Moby: We initially had no desire to start a business. We challenged ourselves – can we make one t-shirt from another t-shirt? There was no master plan to build a business.

Shay: Building a business is not a means in itself. The purpose of a business is to solve a problem.

How did you develop the solution?

Shay: We started investigating and talking to people in the industry, ‘Why is clothing production this way? Why do you have to mix fibres together? Why can’t we collect garments at their end of life?” We took it one step at a time and asked ‘what could be better about this system?’ We kept asking and learning.

If you use science to define your future path, you might be limited because you might not be able to imagine something that doesn’t seem possible today.
Shay: After we graduated, we started on a 3-foot lab bench in northern California in the basement of an old biotech company – we had no experience in industrial scientific lab research, so we took it one small step at a time to figure out how to make a garment we could wear.

Moby: We had some donated lab equipment, a lot of guidance, talking to people and mentorship, but there were a lot of long nights on our 3-foot lab bench where we were just trying every possible way to recycle textiles. Just making the first t-shirt out of an old t-shirt took three years. And it wasn’t very comfortable!

Many envision everything coming together in one moment, but building something is a step-by-step process.

Ambercycle’s first t-shirt hangs in a textile museum in the Netherlands

What was key to creating a breakthrough solution?

We started small

Shay: We started at a small scale, with 100g-200g, and then just solved the problems required to make that initial fibre sample. Then, we moved on to how do you make 10 kg of material? Then 20 kg?

We sought continuous feedback from industry ecosystem participants

We were very fortunate to have many industry ecosystem participants help inform our development process early on. Our initial launch with H&M was a simple product because it was one type of fibre and around 500 garment units. That milestone allowed us to take a bite-sized approach to solving an enormous problem.

Do you have a solution to the issue of microplastics leaking from fabrics?

Moby: It’s something we think about all the time. When it comes to microplastics, our idea is to continue working on ways to produce recycled materials that release less of that impact.

How did you make it through the first 3 years of R&D?

A clear vision for success

Shay: It was very important to start with a clear vision of the end goal and then work backwards from that vision into day-to-day problems we have to solve.

A lot of what we’ve learnt about success has come from having an extremely clear vision from day 1 that we are unrelenting on – it defines everything, but the means to achieve it can fluctuate wildly.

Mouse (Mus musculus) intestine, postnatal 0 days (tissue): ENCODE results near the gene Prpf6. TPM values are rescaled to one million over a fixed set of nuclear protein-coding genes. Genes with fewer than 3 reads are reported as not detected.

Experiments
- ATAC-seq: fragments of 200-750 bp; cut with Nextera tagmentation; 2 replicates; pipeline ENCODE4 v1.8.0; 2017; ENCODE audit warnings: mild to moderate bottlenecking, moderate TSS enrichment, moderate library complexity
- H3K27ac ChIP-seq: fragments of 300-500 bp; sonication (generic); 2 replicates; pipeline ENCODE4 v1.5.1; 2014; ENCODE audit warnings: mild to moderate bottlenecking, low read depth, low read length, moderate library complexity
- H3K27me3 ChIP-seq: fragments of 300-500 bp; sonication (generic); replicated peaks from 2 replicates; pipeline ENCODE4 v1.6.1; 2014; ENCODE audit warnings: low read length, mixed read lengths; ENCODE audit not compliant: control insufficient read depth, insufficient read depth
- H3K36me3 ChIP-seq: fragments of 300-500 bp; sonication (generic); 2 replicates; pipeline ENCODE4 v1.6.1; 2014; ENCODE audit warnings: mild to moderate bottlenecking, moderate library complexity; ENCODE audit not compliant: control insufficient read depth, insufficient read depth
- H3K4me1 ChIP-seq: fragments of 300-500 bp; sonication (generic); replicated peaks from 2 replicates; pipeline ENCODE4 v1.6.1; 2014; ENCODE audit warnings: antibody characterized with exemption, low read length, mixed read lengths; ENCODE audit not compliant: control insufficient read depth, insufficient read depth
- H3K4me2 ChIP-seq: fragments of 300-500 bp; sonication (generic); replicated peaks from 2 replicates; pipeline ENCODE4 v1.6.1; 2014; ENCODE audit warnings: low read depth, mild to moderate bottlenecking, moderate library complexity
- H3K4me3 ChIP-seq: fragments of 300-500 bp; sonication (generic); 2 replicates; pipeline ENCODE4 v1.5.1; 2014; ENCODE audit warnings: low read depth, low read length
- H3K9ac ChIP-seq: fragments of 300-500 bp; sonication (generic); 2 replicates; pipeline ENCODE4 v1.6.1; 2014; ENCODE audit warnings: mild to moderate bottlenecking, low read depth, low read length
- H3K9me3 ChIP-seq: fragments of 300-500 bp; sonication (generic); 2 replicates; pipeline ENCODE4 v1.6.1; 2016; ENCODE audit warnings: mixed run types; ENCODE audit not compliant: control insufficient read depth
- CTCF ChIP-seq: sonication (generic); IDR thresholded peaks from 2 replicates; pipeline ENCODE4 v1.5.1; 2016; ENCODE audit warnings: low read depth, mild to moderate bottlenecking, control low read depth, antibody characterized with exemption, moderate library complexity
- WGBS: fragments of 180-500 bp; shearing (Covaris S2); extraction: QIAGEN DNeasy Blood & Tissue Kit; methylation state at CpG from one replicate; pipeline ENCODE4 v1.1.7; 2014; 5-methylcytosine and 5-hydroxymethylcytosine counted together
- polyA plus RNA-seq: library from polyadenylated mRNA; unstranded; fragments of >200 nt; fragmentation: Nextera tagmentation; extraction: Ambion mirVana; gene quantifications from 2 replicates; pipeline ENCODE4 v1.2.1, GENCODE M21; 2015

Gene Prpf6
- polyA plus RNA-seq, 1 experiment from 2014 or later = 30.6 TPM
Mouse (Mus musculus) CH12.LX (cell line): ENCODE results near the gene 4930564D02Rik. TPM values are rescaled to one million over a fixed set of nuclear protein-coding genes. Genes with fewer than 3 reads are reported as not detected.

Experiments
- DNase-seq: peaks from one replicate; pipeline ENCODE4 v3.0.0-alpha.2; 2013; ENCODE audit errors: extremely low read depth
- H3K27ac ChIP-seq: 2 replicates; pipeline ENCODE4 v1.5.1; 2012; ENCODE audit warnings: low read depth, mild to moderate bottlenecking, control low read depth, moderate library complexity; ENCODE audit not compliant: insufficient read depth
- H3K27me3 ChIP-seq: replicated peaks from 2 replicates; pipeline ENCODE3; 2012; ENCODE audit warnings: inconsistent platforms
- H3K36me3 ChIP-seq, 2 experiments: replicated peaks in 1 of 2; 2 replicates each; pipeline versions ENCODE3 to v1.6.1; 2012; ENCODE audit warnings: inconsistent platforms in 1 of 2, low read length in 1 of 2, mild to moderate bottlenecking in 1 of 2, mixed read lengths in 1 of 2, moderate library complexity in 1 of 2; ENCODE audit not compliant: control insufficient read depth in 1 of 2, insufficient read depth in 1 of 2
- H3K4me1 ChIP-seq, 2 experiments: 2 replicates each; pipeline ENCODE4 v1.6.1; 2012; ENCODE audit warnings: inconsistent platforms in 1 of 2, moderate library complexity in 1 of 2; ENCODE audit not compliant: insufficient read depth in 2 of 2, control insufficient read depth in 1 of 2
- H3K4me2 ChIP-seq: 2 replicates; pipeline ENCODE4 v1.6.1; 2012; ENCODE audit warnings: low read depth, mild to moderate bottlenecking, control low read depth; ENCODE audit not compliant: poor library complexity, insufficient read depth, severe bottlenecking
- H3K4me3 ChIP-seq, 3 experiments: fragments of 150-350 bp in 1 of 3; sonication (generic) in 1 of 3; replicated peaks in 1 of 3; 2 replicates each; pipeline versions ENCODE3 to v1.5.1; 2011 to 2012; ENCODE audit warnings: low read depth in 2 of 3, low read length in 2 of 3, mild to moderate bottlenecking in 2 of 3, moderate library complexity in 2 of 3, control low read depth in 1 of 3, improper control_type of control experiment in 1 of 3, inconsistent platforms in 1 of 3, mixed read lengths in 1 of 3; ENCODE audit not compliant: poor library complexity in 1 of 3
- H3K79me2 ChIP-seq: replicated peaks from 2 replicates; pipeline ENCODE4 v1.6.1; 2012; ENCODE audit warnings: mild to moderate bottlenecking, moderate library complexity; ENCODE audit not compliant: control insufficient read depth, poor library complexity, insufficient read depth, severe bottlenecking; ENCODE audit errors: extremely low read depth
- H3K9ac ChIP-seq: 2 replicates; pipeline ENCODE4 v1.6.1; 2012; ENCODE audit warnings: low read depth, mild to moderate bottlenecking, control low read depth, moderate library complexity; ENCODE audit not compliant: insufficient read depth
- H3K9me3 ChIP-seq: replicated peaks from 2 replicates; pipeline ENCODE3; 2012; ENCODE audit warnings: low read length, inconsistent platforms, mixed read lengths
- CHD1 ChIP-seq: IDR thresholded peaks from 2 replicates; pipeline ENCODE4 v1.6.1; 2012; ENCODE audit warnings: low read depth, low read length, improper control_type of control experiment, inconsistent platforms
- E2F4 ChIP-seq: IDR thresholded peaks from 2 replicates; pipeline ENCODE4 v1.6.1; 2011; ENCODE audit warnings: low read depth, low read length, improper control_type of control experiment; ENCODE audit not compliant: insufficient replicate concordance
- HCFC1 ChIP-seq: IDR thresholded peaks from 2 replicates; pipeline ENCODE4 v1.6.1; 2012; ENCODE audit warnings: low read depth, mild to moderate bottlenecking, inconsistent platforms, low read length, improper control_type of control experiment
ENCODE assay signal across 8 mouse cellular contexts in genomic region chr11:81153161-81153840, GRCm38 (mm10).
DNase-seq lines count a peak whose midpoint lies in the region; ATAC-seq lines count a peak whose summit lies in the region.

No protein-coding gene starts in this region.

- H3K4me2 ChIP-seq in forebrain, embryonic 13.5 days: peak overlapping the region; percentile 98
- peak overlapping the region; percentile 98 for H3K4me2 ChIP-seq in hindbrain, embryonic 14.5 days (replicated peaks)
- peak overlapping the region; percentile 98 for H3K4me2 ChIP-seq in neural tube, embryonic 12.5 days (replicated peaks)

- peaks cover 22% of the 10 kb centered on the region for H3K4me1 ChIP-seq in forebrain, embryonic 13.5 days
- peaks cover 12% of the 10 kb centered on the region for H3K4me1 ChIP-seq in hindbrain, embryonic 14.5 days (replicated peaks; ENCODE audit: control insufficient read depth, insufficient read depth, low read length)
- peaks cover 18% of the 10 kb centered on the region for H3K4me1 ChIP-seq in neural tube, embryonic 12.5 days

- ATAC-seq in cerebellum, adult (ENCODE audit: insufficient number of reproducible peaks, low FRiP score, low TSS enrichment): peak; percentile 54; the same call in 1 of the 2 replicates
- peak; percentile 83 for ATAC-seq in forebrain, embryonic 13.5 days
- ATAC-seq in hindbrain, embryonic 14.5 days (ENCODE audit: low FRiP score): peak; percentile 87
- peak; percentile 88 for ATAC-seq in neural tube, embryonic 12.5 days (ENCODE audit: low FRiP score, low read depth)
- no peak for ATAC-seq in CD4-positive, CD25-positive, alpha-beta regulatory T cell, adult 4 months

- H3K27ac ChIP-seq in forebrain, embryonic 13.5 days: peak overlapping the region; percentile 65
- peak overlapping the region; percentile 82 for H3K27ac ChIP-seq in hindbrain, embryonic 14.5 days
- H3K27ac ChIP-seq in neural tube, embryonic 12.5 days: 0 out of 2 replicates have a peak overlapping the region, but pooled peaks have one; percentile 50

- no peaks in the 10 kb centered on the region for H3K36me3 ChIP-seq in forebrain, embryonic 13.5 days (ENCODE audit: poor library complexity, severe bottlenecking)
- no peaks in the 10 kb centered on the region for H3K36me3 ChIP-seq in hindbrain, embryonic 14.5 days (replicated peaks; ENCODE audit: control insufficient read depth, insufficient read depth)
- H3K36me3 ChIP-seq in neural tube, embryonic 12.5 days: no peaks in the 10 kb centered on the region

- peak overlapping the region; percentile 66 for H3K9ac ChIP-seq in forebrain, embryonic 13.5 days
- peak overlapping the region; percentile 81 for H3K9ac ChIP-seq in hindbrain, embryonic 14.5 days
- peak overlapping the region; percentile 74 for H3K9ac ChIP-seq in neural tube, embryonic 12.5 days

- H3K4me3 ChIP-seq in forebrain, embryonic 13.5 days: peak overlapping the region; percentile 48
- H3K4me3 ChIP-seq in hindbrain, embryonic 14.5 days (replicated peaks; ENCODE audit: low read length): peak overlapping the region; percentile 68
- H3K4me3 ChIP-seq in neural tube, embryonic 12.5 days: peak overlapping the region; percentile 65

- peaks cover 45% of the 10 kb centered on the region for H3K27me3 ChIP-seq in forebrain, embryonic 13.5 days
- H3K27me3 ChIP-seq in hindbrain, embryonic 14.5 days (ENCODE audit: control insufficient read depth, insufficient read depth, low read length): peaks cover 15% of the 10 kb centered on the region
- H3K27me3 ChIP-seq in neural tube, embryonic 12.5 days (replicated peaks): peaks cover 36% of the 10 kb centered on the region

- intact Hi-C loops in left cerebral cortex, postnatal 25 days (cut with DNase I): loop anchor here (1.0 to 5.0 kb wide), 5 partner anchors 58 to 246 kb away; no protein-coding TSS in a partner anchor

Staying lean and creative

Shay: We were focused on getting to that next milestone. Instead of using a 100-gallon reactor, you can use a giant cooking pot. You can do things that will enable you to spend much less money and to be focused on reducing expenses.

Moby: One formative experience was when a piece of equipment was being delivered to our facility. When it was offloaded from the truck, the pallet ripped, and this beautiful reactor we had designed and needed for our process fell and shattered everywhere. After that, we went to the restaurant supply store for everything we needed and pieced it together. Whatever we could get our hands on to create one t-shirt from another t-shirt, that’s what we did.

Ambercycle’s textile recycling factory

Did you ever feel like giving up?

Shay: No. We’ve always known that this would work one way or another. We knew we were right about the concept, but we might be off in timing. When we started in 2015, it may have been too early, but over the past 8 years, it’s become such an important topic in fashion, so now the timing is exactly right.

It was important to us, and it was just a matter of time until it was also important to others, as we knew it was a shared experience we were all having. What do we do with all these garments? It’s a huge question.

What’s ahead for Ambercycle?

Shay: The solution we’re developing reduces landfill waste and creates new materials to replace petroleum-based products. In 2022, we successfully diverted around 2.5 million pounds of textiles from landfills. Looking forward, we will build large-scale commercial facilities that can help decarbonise the apparel supply chain at scale.

Over the next 10-15 years, we will build the factories of the future and incentivise those plastic bags of garments that sit in our closets back into collection systems that go back into our supply chain.

Do you have any daily rituals that keep you grounded?

Shay: Roll out of bed, coffee, and then get going.

Moby: I like to meditate, do special stretches, and read 5-10 pages of a book in the morning prior to the first sip of coffee.

What has been your biggest lesson since launching Ambercycle?

Shay: Listen to your heart.

Moby: You’re as ready now as you ever will be.

……………………..If the Ambercycle co-founders could teleport themselves into the future and be anywhere, doing anything, Shay would be voyaging to the centre of the earth when the technology required to sustain the heat and pressure of earth’s core becomes sufficiently developed, while Moby would be rocking out in outer space in a space disco with resurrected clones of all his favourite scientists and engineers from history, after we’ve completely decarbonised society and achieved global harmony.